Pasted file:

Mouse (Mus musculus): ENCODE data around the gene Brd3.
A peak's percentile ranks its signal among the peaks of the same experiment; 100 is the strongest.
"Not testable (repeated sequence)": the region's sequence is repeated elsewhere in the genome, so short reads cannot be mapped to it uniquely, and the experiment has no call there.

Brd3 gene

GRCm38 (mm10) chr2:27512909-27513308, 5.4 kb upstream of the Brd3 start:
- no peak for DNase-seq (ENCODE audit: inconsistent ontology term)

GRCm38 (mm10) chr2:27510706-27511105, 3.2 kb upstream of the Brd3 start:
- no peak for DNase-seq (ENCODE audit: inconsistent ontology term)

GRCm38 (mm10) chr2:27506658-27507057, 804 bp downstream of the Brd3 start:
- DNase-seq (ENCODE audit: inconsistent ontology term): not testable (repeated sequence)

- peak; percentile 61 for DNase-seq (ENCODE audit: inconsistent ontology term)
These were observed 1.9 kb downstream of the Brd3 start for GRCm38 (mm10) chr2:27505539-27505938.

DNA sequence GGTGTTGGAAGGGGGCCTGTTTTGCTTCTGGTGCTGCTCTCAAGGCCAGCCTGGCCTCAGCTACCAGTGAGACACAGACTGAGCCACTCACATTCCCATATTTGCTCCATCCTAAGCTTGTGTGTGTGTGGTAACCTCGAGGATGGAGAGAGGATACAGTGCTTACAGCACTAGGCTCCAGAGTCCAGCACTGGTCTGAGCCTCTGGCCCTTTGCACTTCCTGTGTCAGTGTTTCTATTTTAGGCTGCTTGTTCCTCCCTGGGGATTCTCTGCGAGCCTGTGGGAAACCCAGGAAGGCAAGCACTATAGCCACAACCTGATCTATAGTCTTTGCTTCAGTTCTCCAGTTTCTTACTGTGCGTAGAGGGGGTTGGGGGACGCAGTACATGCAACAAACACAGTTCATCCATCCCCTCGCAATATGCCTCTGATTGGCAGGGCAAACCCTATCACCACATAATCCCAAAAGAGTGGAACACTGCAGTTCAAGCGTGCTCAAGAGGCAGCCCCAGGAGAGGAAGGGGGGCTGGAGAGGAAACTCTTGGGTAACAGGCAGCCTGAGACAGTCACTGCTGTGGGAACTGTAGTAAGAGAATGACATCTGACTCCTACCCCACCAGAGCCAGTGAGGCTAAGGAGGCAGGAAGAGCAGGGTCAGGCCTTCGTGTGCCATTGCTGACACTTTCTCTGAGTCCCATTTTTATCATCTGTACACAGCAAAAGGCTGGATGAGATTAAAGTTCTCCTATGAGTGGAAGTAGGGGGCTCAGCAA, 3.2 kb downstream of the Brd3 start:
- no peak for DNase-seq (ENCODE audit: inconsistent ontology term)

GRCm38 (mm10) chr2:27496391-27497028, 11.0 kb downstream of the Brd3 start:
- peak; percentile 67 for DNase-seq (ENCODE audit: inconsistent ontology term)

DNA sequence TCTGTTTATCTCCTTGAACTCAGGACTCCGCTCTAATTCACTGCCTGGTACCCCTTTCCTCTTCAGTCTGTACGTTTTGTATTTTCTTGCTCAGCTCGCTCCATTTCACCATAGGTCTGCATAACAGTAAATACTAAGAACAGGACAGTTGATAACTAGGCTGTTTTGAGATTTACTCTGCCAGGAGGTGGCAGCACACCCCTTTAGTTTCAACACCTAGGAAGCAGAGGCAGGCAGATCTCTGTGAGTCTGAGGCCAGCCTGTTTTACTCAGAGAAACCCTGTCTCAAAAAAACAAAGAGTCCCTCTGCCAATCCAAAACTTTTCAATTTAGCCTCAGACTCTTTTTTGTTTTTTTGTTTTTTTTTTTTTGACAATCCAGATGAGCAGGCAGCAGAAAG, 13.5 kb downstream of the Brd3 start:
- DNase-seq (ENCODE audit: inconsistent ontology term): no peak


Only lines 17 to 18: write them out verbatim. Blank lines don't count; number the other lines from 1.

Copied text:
DNA sequence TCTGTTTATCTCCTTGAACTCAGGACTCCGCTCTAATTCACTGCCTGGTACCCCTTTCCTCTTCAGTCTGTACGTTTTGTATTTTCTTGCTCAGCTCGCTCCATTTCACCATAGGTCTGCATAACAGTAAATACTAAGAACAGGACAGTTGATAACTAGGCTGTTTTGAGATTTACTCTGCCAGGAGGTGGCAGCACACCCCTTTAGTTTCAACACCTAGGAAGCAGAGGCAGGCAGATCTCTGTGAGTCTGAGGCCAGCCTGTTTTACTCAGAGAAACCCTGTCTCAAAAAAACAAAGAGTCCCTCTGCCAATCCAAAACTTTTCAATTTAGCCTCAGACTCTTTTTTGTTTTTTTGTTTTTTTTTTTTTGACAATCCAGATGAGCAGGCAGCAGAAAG, 13.5 kb downstream of the Brd3 start:
- DNase-seq (ENCODE audit: inconsistent ontology term): no peak